RECORD: Ramsay, Andrew Crombie. 1848. [Recollections of Darwin]. In: Geikie, Sir Archibald. 1895. Memoir of Sir Andrew Crombie Ramsay. London: Macmillan, pp. 123, 130, 276-77.

REVISION HISTORY: Text prepared by Kees Rookmaaker and John van Wyhe 11.2010. RN1

NOTE: Part of this recollection is reprinted in Thomas Glick, What about Darwin? Baltimore: Johns Hopkins University Press 2010.

[page] 130

One of the pleasantest interludes of Ramsay's life this winter in London was a visit paid by him to Darwin's hospitable home in Kent, where Lyell and his wife, Owen and Forbes were likewise guests. It was a brief sojourn from Saturday to Monday, of which he records: —

13th February [1848], Sunday. — Rose betimes, had a walk in the gardens, and came to breakfast. Set to work after, and read and thought over Hopkins's views as shown in Jameson's Journal, and when found made a note. After lunch, [Edward] Forbes, [Richard] Owen, Lyell, and I had a walk in Sir John Lubbock's park, and saw a number of things pleasant to look upon, in spite of a tendency to drizzling. Nice cozy chat, too, before and after dinner. Darwin is an enviable man — a pleasant place, a nice wife, station neither too high nor too low, a good moderate fortune, and the command of his own time. After tea Mrs. Darwin and one of her sisters played some of Mendelssohn's duets, etc. etc., all very charming. I never enjoyed myself more. Forbes came to my room before going to bed, and gave me a sketch of his coming lecture on generic centers. Lyell is a much more amusing man than I gave him credit for. Mrs. Lyell is a charming person — pretty, lively, and full of faith in, and admiration of, her husband.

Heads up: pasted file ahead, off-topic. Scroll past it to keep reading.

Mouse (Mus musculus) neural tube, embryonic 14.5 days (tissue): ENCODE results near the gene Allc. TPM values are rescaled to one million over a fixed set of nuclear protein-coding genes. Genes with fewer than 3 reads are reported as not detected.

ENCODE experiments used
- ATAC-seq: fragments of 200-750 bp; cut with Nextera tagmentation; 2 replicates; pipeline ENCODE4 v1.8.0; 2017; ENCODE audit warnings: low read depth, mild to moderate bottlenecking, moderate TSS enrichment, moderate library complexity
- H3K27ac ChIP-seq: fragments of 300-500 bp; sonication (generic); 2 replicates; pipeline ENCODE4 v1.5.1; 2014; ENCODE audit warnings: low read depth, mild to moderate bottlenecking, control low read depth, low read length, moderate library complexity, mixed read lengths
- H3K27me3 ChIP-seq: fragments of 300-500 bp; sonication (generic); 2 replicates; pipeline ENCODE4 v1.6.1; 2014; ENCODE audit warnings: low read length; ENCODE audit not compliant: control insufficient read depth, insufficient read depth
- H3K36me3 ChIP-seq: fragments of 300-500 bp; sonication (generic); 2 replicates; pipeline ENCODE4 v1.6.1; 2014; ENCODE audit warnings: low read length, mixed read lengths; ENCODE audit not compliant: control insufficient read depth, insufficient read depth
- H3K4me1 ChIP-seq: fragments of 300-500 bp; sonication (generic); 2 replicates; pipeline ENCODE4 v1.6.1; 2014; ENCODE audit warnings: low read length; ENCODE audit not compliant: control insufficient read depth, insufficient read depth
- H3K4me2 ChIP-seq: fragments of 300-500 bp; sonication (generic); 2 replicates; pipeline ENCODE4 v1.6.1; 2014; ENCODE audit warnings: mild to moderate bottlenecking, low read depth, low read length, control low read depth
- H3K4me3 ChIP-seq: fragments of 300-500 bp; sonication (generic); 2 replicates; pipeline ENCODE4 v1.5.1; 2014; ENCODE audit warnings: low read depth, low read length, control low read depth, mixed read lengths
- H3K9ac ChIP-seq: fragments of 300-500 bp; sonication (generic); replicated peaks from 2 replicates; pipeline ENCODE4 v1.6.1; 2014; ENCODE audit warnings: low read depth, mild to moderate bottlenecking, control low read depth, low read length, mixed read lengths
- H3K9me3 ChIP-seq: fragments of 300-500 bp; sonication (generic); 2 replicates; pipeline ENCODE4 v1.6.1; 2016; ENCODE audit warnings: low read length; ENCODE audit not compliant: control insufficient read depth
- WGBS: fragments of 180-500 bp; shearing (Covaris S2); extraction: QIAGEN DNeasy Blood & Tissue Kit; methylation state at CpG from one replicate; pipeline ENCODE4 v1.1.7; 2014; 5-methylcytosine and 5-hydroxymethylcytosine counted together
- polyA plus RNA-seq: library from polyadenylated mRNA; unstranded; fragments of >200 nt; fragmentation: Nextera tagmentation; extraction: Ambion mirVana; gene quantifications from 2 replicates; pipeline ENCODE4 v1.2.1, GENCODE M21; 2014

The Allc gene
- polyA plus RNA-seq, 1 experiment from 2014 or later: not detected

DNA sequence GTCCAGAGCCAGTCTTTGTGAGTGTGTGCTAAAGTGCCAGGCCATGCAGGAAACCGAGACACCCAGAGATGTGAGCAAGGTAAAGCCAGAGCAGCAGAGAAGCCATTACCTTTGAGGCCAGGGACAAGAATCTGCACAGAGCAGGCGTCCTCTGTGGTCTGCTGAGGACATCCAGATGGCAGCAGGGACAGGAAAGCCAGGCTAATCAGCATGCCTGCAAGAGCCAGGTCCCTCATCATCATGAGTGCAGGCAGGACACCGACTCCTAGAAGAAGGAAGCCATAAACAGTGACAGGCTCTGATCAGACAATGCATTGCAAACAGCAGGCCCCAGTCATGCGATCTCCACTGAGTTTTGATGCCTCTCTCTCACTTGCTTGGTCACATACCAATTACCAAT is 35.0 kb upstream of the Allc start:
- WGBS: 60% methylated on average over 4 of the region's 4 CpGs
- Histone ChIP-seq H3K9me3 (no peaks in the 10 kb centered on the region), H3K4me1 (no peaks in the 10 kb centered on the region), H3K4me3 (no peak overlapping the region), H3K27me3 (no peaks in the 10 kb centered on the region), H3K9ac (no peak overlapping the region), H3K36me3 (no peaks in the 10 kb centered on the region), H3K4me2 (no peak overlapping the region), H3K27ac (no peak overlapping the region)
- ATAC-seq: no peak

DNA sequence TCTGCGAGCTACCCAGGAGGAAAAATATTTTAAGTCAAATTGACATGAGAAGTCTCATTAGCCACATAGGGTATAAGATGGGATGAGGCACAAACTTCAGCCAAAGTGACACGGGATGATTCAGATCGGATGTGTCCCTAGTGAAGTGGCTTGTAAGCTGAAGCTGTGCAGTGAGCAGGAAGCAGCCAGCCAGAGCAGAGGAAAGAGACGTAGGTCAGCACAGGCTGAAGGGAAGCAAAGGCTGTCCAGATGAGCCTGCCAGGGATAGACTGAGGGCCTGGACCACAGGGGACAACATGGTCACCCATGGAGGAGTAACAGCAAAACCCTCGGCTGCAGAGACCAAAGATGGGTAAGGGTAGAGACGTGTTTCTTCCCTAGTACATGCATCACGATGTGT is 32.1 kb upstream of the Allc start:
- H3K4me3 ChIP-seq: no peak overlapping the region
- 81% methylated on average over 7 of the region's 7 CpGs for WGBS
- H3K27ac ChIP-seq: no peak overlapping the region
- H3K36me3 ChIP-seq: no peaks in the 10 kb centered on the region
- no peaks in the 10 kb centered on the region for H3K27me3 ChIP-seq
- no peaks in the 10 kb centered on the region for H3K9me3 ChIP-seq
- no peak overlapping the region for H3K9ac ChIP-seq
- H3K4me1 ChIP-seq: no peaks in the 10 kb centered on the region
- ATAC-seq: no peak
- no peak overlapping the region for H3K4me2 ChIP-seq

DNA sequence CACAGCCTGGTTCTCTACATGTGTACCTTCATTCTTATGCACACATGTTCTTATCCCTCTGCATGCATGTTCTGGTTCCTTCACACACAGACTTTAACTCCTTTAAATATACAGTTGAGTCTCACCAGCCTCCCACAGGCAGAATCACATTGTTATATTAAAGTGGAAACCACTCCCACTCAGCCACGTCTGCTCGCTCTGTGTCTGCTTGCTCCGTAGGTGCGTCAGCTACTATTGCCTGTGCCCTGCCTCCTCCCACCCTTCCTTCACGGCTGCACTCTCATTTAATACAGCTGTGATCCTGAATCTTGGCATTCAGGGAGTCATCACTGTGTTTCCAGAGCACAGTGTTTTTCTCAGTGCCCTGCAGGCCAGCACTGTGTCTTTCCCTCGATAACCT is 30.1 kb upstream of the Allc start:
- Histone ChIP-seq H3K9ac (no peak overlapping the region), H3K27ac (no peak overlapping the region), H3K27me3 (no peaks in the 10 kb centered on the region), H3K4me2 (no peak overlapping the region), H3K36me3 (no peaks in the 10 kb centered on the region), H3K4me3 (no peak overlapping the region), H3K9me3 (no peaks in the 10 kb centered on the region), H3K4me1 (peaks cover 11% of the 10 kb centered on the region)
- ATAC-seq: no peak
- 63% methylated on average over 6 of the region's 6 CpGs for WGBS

[page] 123

18th February [1848].—Anniversary of Geol. Soc. Did not get down from my lecture till after the (Wollaston) medal had been given to, and acknowledged by, Dr. Buckland. Sir Henry's address passed off very well. I sat mostly next Darwin.

[page] 276

For some years past Ramsay had been brooding upon what Darwin had so well enforced—the imperfection of the geological record. He was struck by the extraordinary gaps in the succession of organic remains, even where there was no marked physical interruption of the continuity of sedimentation. And

[page] 277

he connected these gaps with geographical changes of which no other trace had survived. He had made a communication on this subject to the American Association at the Montreal meeting, which had attracted considerable attention among those present.

Sir Andrew Crombie Ramsay (1814-1891), Scottish geologist.

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